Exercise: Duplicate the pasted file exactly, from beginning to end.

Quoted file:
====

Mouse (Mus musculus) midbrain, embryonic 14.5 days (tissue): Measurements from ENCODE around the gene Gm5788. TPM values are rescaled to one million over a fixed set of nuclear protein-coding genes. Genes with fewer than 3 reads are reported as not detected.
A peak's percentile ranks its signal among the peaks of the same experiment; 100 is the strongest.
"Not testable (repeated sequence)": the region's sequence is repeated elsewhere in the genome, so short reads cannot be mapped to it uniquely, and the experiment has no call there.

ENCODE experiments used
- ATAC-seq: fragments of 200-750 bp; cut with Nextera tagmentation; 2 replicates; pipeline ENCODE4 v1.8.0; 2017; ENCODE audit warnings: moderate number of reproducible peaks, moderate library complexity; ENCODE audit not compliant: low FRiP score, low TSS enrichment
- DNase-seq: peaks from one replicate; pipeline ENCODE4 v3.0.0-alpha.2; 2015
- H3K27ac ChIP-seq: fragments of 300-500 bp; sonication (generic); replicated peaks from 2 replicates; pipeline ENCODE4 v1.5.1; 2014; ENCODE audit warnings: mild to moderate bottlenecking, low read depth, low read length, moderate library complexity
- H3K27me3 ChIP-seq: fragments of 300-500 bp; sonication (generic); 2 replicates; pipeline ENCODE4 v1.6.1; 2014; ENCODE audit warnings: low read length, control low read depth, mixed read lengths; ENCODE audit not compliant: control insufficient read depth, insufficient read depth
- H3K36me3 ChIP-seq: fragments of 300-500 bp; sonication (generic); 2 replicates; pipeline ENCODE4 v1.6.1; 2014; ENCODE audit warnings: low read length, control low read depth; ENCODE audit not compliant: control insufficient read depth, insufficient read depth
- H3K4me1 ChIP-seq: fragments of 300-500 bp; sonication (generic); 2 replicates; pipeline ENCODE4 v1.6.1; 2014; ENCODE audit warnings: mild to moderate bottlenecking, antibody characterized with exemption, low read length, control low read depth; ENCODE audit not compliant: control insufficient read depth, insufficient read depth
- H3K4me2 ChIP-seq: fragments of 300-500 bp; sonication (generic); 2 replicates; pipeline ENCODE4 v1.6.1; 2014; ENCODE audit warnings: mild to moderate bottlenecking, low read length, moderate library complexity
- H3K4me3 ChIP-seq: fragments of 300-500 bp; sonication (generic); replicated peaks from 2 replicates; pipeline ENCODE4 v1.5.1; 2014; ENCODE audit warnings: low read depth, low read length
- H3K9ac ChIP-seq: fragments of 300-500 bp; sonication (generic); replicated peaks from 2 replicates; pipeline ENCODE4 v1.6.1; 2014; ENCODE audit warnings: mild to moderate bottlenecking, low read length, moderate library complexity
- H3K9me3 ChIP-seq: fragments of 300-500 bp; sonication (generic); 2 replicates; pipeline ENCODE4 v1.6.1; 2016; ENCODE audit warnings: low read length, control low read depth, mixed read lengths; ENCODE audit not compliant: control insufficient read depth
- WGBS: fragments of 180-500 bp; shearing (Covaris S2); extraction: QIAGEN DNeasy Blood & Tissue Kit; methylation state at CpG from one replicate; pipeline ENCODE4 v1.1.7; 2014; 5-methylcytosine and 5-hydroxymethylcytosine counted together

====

Mouse (Mus musculus) midbrain, embryonic 14.5 days (tissue): Measurements from ENCODE around the gene Gm5788. TPM values are rescaled to one million over a fixed set of nuclear protein-coding genes. Genes with fewer than 3 reads are reported as not detected.
A peak's percentile ranks its signal among the peaks of the same experiment; 100 is the strongest.
"Not testable (repeated sequence)": the region's sequence is repeated elsewhere in the genome, so short reads cannot be mapped to it uniquely, and the experiment has no call there.

ENCODE experiments used
- ATAC-seq: fragments of 200-750 bp; cut with Nextera tagmentation; 2 replicates; pipeline ENCODE4 v1.8.0; 2017; ENCODE audit warnings: moderate number of reproducible peaks, moderate library complexity; ENCODE audit not compliant: low FRiP score, low TSS enrichment
- DNase-seq: peaks from one replicate; pipeline ENCODE4 v3.0.0-alpha.2; 2015
- H3K27ac ChIP-seq: fragments of 300-500 bp; sonication (generic); replicated peaks from 2 replicates; pipeline ENCODE4 v1.5.1; 2014; ENCODE audit warnings: mild to moderate bottlenecking, low read depth, low read length, moderate library complexity
- H3K27me3 ChIP-seq: fragments of 300-500 bp; sonication (generic); 2 replicates; pipeline ENCODE4 v1.6.1; 2014; ENCODE audit warnings: low read length, control low read depth, mixed read lengths; ENCODE audit not compliant: control insufficient read depth, insufficient read depth
- H3K36me3 ChIP-seq: fragments of 300-500 bp; sonication (generic); 2 replicates; pipeline ENCODE4 v1.6.1; 2014; ENCODE audit warnings: low read length, control low read depth; ENCODE audit not compliant: control insufficient read depth, insufficient read depth
- H3K4me1 ChIP-seq: fragments of 300-500 bp; sonication (generic); 2 replicates; pipeline ENCODE4 v1.6.1; 2014; ENCODE audit warnings: mild to moderate bottlenecking, antibody characterized with exemption, low read length, control low read depth; ENCODE audit not compliant: control insufficient read depth, insufficient read depth
- H3K4me2 ChIP-seq: fragments of 300-500 bp; sonication (generic); 2 replicates; pipeline ENCODE4 v1.6.1; 2014; ENCODE audit warnings: mild to moderate bottlenecking, low read length, moderate library complexity
- H3K4me3 ChIP-seq: fragments of 300-500 bp; sonication (generic); replicated peaks from 2 replicates; pipeline ENCODE4 v1.5.1; 2014; ENCODE audit warnings: low read depth, low read length
- H3K9ac ChIP-seq: fragments of 300-500 bp; sonication (generic); replicated peaks from 2 replicates; pipeline ENCODE4 v1.6.1; 2014; ENCODE audit warnings: mild to moderate bottlenecking, low read length, moderate library complexity
- H3K9me3 ChIP-seq: fragments of 300-500 bp; sonication (generic); 2 replicates; pipeline ENCODE4 v1.6.1; 2016; ENCODE audit warnings: low read length, control low read depth, mixed read lengths; ENCODE audit not compliant: control insufficient read depth
- WGBS: fragments of 180-500 bp; shearing (Covaris S2); extraction: QIAGEN DNeasy Blood & Tissue Kit; methylation state at CpG from one replicate; pipeline ENCODE4 v1.1.7; 2014; 5-methylcytosine and 5-hydroxymethylcytosine counted together